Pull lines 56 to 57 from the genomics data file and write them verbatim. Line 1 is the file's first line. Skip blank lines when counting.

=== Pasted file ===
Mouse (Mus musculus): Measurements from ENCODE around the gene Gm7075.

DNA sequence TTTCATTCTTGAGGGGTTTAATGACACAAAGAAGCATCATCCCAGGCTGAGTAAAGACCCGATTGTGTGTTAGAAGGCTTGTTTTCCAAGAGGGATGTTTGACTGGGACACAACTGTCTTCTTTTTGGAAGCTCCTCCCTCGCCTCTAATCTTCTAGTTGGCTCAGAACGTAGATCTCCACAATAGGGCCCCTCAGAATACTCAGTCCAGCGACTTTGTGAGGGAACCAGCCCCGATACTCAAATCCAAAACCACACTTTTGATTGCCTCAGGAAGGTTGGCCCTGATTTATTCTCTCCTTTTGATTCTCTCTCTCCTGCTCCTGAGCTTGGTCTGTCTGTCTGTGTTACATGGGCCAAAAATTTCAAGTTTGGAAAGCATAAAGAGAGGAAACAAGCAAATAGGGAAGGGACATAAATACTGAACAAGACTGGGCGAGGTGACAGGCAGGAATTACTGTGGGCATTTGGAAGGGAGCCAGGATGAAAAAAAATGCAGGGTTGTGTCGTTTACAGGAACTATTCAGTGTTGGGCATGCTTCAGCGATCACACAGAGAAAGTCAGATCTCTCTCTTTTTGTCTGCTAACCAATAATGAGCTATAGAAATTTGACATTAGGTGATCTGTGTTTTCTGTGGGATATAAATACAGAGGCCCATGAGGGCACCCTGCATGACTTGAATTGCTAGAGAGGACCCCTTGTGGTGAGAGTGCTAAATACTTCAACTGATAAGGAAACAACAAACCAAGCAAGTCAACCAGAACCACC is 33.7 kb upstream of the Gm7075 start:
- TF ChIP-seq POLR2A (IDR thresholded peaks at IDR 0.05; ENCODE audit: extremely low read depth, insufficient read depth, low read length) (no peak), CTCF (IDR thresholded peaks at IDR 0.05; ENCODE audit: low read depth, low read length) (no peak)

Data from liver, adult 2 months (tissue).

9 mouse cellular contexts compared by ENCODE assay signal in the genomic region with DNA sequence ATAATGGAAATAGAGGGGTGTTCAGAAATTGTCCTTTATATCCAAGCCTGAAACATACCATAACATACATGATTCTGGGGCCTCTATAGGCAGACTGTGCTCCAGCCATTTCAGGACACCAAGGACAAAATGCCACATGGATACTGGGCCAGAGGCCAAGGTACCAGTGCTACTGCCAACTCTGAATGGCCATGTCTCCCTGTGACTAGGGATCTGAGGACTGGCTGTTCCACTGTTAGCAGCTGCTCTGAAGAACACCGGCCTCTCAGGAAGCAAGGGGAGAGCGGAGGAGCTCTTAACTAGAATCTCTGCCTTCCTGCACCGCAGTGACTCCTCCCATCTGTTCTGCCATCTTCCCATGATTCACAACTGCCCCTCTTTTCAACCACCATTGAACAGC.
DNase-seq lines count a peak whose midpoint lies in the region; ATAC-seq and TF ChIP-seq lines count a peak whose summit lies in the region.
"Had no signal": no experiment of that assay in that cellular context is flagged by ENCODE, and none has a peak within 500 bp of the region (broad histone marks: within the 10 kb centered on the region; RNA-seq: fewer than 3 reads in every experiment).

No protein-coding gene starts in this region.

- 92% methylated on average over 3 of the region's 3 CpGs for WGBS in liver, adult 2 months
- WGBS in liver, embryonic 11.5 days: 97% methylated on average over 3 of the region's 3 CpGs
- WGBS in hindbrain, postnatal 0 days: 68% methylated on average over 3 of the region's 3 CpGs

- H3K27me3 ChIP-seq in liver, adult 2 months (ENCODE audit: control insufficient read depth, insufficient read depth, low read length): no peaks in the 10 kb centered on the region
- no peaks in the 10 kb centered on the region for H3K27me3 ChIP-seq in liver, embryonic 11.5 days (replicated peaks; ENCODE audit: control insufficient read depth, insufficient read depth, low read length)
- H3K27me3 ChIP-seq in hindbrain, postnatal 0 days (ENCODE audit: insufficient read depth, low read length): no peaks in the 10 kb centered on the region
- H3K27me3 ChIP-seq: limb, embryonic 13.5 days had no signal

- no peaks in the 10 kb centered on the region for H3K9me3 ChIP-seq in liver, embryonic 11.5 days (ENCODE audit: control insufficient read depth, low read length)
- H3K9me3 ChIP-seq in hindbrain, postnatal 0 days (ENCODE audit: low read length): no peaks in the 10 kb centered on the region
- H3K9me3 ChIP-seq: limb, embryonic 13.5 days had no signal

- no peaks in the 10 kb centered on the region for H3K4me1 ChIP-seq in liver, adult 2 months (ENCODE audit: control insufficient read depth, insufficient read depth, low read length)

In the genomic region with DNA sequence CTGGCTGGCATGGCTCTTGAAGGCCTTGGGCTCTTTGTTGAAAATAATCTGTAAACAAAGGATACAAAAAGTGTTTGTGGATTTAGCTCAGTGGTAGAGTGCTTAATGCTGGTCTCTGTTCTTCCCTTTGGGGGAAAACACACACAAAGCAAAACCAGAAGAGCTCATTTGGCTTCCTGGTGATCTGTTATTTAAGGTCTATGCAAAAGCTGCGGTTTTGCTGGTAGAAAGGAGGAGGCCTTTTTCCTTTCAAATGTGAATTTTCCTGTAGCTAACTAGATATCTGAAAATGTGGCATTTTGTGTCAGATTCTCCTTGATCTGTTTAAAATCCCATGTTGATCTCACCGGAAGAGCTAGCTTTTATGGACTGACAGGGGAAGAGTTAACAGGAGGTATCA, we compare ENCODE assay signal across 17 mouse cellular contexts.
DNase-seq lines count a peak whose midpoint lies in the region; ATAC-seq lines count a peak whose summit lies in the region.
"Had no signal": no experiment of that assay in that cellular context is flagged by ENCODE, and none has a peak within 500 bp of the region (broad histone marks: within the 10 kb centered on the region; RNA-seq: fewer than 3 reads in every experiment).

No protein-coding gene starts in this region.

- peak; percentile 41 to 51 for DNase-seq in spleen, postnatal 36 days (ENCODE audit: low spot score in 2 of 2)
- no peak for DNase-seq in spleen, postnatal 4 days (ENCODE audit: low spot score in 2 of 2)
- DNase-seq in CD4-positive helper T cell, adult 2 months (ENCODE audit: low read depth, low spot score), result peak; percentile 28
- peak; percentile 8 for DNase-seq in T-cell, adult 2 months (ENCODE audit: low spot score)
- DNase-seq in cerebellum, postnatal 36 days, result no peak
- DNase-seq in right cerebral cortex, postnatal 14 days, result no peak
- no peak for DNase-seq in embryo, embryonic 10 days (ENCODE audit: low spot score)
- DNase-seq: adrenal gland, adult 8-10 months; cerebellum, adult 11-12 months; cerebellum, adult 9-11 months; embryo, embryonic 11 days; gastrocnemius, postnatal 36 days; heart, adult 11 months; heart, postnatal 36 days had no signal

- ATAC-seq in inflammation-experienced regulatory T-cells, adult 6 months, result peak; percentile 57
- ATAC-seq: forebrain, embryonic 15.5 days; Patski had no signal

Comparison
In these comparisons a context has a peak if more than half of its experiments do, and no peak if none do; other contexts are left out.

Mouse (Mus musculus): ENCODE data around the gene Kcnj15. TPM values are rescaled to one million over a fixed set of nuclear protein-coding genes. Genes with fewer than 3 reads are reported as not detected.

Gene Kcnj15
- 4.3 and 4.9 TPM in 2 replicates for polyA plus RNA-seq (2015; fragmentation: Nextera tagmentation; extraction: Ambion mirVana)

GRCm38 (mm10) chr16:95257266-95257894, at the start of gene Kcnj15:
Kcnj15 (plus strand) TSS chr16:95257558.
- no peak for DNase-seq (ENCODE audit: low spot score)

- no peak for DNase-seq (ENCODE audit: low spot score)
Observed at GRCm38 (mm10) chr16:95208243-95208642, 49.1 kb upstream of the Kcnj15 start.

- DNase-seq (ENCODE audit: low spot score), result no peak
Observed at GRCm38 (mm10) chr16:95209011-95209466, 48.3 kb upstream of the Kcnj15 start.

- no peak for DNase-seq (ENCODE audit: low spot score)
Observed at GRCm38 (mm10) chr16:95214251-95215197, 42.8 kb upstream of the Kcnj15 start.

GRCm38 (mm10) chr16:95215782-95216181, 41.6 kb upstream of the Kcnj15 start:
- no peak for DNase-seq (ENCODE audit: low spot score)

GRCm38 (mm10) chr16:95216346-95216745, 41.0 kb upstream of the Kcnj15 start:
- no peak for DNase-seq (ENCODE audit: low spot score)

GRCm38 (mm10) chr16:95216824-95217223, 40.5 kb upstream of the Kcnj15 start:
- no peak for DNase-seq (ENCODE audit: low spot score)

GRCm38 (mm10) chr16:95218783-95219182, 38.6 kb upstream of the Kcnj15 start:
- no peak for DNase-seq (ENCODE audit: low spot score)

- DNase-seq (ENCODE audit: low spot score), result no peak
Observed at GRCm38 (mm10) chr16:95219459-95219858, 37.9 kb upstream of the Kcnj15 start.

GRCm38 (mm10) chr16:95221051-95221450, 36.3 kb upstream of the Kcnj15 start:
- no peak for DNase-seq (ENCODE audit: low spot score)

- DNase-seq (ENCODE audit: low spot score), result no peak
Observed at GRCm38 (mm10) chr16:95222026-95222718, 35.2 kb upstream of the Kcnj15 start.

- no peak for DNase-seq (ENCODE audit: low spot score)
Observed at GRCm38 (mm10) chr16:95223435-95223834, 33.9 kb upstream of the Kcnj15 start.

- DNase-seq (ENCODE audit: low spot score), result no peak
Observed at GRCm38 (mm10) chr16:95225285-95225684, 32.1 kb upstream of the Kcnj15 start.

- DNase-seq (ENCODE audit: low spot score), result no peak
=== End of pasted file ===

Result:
- DNase-seq (ENCODE audit: low spot score), result no peak
Observed at GRCm38 (mm10) chr16:95219459-95219858, 37.9 kb upstream of the Kcnj15 start.